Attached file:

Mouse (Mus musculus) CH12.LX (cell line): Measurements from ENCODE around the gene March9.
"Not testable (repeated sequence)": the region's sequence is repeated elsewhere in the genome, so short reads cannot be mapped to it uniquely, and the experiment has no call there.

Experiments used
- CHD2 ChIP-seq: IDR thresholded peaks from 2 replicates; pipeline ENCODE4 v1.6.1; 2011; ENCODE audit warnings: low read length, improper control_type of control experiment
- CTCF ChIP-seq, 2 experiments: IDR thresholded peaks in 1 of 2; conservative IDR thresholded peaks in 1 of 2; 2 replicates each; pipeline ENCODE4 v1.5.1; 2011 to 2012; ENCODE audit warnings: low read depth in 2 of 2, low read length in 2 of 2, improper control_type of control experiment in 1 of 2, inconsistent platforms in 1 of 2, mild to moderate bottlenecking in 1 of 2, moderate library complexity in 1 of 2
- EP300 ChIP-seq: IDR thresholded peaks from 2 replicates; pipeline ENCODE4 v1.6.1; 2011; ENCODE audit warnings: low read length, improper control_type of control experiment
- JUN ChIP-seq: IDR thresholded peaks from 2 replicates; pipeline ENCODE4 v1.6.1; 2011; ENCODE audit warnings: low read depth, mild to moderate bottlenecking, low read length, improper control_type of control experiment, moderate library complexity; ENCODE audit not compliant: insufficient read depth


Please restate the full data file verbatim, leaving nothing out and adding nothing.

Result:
Mouse (Mus musculus) CH12.LX (cell line): Measurements from ENCODE around the gene March9.
"Not testable (repeated sequence)": the region's sequence is repeated elsewhere in the genome, so short reads cannot be mapped to it uniquely, and the experiment has no call there.

Experiments used
- CHD2 ChIP-seq: IDR thresholded peaks from 2 replicates; pipeline ENCODE4 v1.6.1; 2011; ENCODE audit warnings: low read length, improper control_type of control experiment
- CTCF ChIP-seq, 2 experiments: IDR thresholded peaks in 1 of 2; conservative IDR thresholded peaks in 1 of 2; 2 replicates each; pipeline ENCODE4 v1.5.1; 2011 to 2012; ENCODE audit warnings: low read depth in 2 of 2, low read length in 2 of 2, improper control_type of control experiment in 1 of 2, inconsistent platforms in 1 of 2, mild to moderate bottlenecking in 1 of 2, moderate library complexity in 1 of 2
- EP300 ChIP-seq: IDR thresholded peaks from 2 replicates; pipeline ENCODE4 v1.6.1; 2011; ENCODE audit warnings: low read length, improper control_type of control experiment
- JUN ChIP-seq: IDR thresholded peaks from 2 replicates; pipeline ENCODE4 v1.6.1; 2011; ENCODE audit warnings: low read depth, mild to moderate bottlenecking, low read length, improper control_type of control experiment, moderate library complexity; ENCODE audit not compliant: insufficient read depth